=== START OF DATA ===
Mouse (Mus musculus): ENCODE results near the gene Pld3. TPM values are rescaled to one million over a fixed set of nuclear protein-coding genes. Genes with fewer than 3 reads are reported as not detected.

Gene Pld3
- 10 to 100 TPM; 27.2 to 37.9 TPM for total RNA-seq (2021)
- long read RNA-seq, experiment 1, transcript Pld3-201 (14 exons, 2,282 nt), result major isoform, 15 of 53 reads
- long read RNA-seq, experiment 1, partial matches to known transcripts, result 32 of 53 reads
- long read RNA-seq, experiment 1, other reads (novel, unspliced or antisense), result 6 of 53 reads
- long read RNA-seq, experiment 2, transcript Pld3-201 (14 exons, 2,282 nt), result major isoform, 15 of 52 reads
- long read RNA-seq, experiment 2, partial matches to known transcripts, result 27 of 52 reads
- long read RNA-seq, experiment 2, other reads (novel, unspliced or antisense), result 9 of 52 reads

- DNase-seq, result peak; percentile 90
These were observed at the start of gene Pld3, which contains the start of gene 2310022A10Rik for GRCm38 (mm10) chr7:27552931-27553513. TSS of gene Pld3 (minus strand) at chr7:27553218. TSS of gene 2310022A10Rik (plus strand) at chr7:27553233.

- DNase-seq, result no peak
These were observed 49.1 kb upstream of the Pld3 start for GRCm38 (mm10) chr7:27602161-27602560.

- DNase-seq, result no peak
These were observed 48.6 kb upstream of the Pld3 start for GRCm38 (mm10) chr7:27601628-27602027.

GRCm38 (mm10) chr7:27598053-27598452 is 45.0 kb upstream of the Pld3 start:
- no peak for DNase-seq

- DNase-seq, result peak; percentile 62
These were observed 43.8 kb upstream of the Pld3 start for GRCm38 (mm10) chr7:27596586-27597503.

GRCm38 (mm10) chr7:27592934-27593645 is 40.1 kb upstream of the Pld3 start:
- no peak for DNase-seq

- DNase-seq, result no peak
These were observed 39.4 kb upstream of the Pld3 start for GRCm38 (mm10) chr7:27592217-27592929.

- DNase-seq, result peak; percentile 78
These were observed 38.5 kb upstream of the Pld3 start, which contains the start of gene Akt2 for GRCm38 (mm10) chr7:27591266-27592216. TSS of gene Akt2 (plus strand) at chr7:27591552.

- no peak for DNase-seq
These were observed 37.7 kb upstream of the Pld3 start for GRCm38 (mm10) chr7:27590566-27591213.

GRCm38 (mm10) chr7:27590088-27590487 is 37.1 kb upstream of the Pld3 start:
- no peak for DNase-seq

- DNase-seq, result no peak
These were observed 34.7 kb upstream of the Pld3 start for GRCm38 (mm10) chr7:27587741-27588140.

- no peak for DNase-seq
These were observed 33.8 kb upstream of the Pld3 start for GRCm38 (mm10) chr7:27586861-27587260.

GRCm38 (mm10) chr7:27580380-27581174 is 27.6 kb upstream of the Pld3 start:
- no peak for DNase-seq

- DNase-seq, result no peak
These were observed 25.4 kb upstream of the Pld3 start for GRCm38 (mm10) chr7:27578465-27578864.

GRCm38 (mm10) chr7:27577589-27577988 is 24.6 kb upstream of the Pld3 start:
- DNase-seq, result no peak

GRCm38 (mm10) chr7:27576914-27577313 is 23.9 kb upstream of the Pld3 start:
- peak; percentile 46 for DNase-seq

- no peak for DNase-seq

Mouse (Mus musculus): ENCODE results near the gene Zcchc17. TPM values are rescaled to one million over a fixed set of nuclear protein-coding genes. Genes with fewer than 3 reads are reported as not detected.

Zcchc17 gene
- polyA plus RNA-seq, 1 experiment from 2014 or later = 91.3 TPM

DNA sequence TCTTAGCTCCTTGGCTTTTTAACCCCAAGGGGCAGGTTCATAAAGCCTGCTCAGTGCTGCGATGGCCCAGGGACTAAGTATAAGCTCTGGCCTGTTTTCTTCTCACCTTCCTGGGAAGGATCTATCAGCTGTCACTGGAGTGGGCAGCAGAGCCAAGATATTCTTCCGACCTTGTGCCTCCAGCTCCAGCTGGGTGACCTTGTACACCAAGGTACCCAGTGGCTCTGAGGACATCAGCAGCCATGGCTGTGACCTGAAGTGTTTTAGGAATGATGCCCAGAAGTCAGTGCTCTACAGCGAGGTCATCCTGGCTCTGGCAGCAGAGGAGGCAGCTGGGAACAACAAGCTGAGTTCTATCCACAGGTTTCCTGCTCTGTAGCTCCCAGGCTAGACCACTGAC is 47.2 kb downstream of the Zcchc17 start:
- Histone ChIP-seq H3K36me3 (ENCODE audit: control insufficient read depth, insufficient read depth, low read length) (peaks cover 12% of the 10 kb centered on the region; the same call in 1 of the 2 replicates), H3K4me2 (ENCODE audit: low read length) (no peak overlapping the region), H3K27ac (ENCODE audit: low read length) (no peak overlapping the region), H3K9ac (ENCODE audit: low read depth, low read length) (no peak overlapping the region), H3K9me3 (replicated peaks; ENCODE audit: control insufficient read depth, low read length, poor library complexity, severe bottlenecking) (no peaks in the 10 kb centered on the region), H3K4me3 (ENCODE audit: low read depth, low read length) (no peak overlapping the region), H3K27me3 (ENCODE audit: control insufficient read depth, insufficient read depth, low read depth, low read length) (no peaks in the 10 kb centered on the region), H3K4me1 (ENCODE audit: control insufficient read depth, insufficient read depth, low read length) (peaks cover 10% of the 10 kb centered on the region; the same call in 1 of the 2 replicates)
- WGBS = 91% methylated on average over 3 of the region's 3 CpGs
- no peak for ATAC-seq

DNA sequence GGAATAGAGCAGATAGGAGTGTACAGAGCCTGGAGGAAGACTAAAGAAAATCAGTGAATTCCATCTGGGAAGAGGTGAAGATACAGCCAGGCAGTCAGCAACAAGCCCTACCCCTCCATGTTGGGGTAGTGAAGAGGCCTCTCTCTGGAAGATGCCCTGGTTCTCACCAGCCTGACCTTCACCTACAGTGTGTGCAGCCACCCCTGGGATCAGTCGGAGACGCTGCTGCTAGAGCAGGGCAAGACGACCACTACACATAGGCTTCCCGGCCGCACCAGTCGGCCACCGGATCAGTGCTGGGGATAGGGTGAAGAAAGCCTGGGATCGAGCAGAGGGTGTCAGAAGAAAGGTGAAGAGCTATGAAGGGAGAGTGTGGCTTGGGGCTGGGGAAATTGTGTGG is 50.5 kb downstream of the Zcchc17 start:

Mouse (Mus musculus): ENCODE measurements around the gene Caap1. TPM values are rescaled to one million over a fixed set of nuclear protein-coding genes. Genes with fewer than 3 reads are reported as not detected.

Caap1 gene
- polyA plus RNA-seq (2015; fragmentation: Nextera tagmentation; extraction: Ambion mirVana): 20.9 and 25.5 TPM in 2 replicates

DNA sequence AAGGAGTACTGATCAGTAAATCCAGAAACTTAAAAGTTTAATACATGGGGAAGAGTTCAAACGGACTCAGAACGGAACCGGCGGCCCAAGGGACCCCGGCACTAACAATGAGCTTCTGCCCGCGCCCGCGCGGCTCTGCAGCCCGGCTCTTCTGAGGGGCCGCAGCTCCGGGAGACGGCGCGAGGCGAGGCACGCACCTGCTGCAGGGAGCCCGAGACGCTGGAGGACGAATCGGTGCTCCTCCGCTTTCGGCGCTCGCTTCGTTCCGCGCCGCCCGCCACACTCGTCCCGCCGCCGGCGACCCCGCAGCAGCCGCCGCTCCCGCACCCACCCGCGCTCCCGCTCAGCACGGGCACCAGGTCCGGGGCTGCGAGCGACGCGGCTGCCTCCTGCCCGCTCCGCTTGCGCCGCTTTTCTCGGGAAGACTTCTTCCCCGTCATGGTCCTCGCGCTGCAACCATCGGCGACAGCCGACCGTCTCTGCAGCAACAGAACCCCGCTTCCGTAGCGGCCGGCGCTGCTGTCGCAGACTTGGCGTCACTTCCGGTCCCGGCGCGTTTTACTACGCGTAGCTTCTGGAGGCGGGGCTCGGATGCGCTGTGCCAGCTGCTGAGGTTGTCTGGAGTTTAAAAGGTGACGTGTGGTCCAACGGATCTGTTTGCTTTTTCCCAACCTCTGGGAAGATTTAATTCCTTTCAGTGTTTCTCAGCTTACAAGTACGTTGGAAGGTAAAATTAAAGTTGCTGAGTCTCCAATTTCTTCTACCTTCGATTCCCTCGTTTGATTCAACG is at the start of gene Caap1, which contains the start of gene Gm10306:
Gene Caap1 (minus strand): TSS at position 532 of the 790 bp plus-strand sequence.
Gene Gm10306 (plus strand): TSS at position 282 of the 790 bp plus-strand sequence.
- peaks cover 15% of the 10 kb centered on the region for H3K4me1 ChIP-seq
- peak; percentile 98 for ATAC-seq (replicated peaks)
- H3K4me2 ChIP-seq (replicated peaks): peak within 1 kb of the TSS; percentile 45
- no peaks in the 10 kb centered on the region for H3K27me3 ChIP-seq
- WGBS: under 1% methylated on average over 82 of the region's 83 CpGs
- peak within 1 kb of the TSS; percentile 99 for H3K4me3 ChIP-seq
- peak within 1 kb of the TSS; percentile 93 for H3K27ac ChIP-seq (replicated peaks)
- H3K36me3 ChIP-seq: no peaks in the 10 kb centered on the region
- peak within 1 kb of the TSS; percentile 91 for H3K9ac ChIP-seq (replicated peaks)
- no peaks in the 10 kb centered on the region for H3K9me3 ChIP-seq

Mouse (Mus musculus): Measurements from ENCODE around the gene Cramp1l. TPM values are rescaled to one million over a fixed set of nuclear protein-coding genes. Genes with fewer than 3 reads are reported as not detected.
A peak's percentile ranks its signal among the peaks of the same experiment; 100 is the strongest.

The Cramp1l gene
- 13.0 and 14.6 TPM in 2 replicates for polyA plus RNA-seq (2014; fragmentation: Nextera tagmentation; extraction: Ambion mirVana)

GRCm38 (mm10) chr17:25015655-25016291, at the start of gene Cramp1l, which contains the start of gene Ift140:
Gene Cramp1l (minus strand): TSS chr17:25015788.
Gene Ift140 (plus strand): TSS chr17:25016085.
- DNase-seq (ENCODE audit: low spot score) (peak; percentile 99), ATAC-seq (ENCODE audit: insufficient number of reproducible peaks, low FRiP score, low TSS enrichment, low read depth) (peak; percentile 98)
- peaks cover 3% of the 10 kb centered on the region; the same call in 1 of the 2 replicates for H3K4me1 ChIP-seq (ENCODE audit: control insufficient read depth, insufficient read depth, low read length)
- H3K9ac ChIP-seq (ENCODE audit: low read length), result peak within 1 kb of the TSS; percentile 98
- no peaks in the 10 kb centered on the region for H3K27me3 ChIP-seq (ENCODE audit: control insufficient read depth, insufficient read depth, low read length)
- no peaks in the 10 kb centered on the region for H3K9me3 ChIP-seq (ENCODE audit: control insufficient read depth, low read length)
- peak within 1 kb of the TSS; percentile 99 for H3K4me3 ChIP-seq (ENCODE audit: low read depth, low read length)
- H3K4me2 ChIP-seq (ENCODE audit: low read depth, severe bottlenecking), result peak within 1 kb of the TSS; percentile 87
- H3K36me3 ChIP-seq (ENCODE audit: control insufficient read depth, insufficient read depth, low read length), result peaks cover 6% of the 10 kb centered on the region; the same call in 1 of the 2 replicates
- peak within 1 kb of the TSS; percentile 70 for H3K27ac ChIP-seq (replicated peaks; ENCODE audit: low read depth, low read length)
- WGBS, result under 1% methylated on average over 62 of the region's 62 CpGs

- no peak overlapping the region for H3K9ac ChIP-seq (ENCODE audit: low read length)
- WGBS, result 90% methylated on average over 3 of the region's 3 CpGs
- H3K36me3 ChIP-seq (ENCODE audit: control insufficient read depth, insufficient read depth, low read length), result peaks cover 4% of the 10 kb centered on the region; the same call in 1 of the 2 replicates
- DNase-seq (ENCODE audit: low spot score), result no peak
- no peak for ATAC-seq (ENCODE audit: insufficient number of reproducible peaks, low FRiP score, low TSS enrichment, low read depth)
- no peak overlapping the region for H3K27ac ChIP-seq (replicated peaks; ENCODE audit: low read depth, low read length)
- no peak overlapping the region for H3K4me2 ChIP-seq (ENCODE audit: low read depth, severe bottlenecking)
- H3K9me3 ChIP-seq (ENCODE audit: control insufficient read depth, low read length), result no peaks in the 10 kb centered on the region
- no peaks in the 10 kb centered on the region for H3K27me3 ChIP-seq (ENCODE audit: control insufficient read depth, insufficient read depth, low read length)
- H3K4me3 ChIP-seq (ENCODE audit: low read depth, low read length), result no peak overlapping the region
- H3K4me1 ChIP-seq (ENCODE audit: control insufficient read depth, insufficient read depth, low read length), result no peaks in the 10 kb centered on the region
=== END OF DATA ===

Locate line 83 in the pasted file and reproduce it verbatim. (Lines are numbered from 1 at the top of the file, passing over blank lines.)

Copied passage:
- WGBS, result under 1% methylated on average over 62 of the region's 62 CpGs